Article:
Liver: It’s what’s for dessert. April 14, 2011Posted by ourfriendben in wit and wisdom.
Tags: blog humor, calves liver, liver, The Wall Street Journal
Silence Dogood here. Our friend Ben is fairly broadminded when it comes to food—generally appreciative, not too fussy—but there’s one food that practically makes him break out in hives at its mere mention, and that’s liver. Calves’ liver, to be precise. (He cherishes very fond memories of sauteed and fried chicken livers, and a delicious chicken-liver pate that his beloved Mama made every Christmas with sauteed onion, peppercorns, port, and bourbon.) The texture of calves’ liver was apparently the problem; he simply couldn’t endure it.
I felt the same way, but am texture-sensitive so a lot of foods have that effect on me, even now, including peas and scrambled eggs. I felt pretty much that way about steak, too, but OFB very sensibly points out that my parents always served it well-done and I might have felt quite differently had it been cooked medium-rare or rare.
But I digress. I was reading an interview with Julie Powell of “Julie and Julia” fame this morning when my concentration was broken by a series of horrified exclamations coming from the direction of OFB.
“Ben! What’s the matter?”
“Your liver? I told you not to drink that second Manhattan last night.”
“Not my liver, calves’ liver! This is unbelievable! Calves’ liver has taken over the front page of The Wall Street Journal! What is the world coming to?!”
Sure enough, there it was: A front-page article by Clare Ansberry, “Cue the Organ Music! Liver Lovers Shiver at the Dish’s Decline.” (The headline alone is enough to cause shivers on the part of writers and editors like OFB and yours truly. Ouch!!! Please, cut that out.) Ms. Ansberry goes on to relate how liver lovers in the U.S. and Canada feel so isolated that they seem compelled to form clubs of like-minded folks to head out for monthly lunches of liver and onions from the few establishments that still serve it.
The members of these clubs, which typically bear alliterative names like Liver Lovers Luncheon Club, take their passion to extremes, coming to gatherings costumed as liver and onions, writing liver-promoting jingles which they sing to tunes ranging from “Walking in a Winter Wonderland” to “Jesus Loves Me” (I somehow doubt that Jesus appreciated the change in lyrics), and holding potluck liver picnics. Liver picnics?! Mercy on us.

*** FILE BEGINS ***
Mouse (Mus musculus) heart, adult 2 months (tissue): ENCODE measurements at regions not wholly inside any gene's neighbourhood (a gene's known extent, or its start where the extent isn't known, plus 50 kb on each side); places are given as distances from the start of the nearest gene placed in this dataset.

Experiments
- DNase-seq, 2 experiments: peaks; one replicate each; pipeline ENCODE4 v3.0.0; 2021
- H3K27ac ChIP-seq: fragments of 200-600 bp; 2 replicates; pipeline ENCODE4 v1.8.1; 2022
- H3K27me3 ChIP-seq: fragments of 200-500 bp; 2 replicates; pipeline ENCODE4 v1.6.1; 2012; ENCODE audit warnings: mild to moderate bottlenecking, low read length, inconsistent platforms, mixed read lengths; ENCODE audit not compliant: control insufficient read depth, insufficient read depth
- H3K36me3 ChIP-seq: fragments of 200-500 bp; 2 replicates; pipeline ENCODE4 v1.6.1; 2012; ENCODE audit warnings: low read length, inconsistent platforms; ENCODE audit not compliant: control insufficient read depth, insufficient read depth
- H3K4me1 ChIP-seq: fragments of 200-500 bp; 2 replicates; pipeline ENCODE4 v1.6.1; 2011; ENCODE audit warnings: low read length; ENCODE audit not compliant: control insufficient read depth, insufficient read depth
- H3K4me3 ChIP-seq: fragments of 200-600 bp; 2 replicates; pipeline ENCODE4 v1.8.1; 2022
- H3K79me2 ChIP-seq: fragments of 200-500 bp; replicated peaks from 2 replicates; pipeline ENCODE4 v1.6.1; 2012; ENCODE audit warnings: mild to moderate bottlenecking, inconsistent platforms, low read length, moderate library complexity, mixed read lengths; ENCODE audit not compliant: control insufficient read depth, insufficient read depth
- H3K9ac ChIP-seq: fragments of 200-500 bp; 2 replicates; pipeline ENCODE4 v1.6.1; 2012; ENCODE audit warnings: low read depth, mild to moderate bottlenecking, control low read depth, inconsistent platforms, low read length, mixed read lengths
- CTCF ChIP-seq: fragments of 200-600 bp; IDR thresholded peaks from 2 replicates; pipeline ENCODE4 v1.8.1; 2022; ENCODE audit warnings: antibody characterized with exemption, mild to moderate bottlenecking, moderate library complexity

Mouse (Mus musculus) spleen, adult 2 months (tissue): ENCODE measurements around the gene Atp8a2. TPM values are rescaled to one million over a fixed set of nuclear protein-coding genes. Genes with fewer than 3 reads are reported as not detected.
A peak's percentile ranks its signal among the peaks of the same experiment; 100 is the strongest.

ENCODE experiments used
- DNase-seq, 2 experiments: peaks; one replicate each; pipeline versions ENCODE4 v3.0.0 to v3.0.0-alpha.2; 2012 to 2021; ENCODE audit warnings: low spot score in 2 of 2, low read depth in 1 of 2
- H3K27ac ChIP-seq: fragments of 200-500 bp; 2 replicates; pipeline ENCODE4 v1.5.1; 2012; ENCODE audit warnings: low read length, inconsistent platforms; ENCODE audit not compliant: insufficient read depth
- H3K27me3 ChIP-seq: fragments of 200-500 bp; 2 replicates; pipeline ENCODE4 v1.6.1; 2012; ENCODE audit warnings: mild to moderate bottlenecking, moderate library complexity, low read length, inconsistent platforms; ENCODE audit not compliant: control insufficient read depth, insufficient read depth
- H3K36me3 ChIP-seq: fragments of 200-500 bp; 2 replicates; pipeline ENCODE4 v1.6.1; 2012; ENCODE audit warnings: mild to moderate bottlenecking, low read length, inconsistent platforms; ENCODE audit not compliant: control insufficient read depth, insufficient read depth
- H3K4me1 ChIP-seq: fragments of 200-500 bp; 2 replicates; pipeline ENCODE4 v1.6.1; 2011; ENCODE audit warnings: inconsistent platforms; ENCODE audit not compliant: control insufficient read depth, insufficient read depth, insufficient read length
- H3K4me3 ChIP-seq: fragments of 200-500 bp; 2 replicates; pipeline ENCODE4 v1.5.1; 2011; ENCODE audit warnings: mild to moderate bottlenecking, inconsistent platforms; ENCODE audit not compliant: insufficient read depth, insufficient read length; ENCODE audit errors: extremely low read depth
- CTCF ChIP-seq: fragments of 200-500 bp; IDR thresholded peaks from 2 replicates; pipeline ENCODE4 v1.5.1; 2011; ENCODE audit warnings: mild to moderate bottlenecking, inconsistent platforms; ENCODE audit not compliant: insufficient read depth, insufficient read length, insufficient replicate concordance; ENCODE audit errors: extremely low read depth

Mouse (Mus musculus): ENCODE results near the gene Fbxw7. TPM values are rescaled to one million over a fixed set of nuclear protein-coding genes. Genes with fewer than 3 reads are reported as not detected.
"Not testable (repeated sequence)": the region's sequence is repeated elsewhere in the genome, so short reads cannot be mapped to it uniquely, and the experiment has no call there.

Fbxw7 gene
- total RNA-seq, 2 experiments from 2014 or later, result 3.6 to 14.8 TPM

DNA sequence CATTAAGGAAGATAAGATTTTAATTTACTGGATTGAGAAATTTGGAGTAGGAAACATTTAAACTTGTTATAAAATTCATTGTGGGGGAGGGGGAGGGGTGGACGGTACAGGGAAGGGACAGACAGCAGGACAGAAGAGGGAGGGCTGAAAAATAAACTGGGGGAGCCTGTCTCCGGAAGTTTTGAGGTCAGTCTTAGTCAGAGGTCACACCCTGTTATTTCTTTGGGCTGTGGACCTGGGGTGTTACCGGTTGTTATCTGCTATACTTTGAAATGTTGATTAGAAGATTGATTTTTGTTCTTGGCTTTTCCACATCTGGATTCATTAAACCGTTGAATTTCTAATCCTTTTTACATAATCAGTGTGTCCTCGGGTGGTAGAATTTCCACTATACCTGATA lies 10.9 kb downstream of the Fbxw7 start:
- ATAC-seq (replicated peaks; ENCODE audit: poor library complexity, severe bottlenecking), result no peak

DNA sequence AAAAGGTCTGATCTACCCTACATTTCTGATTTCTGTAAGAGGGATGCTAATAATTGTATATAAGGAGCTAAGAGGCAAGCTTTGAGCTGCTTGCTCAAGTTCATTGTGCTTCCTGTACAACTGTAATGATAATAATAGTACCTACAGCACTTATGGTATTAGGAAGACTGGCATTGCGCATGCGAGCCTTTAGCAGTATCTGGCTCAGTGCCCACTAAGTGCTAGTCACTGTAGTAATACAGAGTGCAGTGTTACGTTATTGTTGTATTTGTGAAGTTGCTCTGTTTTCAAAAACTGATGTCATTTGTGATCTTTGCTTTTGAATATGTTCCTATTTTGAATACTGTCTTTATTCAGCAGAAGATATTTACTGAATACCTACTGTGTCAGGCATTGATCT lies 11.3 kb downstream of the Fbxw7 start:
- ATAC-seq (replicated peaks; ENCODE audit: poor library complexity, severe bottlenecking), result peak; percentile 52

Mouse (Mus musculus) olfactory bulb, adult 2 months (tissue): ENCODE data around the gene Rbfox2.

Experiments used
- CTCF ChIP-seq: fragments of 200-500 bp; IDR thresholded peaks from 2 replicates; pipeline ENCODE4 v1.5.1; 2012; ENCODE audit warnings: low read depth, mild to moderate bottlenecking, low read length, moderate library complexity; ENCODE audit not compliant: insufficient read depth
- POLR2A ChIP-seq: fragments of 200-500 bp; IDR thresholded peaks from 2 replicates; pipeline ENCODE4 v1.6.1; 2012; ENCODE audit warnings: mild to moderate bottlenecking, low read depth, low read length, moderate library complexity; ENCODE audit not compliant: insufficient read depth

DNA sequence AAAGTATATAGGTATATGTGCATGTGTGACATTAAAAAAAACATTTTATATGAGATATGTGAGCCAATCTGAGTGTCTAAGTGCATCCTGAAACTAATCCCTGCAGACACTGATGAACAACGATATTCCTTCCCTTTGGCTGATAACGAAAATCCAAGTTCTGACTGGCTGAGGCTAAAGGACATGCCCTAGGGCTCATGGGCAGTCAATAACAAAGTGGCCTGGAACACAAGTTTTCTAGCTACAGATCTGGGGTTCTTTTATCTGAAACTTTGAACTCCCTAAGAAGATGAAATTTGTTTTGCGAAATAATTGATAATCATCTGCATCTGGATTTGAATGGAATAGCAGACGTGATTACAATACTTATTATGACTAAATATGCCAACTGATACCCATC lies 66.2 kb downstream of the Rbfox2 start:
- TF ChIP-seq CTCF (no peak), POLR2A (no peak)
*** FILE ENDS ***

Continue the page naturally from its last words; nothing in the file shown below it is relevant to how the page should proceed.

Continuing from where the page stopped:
Ms. Ansberry notes that most of the liver produced in the U.S. is shipped overseas, primarily to Egypt. (In 2010, the U.S. produced 108,771 metric tons of liver, shipping 89% abroad.) Egypt?! Who knew.
Liver and onions may be the flagship liver dish, but it’s apparently by no means the only one. According to the article, there are also “take-out liver burgers, consisting of a slab of liver on a bun,” Kung Po Pork Liver for fans of Chinese food, and liver with potatoes and turnips. (Isn’t liver alone bad enough without adding turnips? Yikes.) But the most astounding revelation in the article concerned a dessert prepared for one of the liver lovers’ clubs: liver mousse with pureed blueberries.
Poor OFB. I have a bad feeling that his birthday will never be the same again. Prior to this article, I would lovingly ask him if he’d rather have angelfood cake with berries and whipped cream, pecan pie, or chess pie for his birthday. Now it’s clearly going to be liver mousse with pureed blueberries, or rather the threat of same. It’s enough to put one off birthdays altogether. And since fresh blueberry tart is my all-time favorite dessert, no doubt I’ll be threatened in my turn. Scream and scream again!
Still, the article left what I considered to be the biggest question unanswered: What on earth are the Egyptians doing with all that liver?
‘Til next time,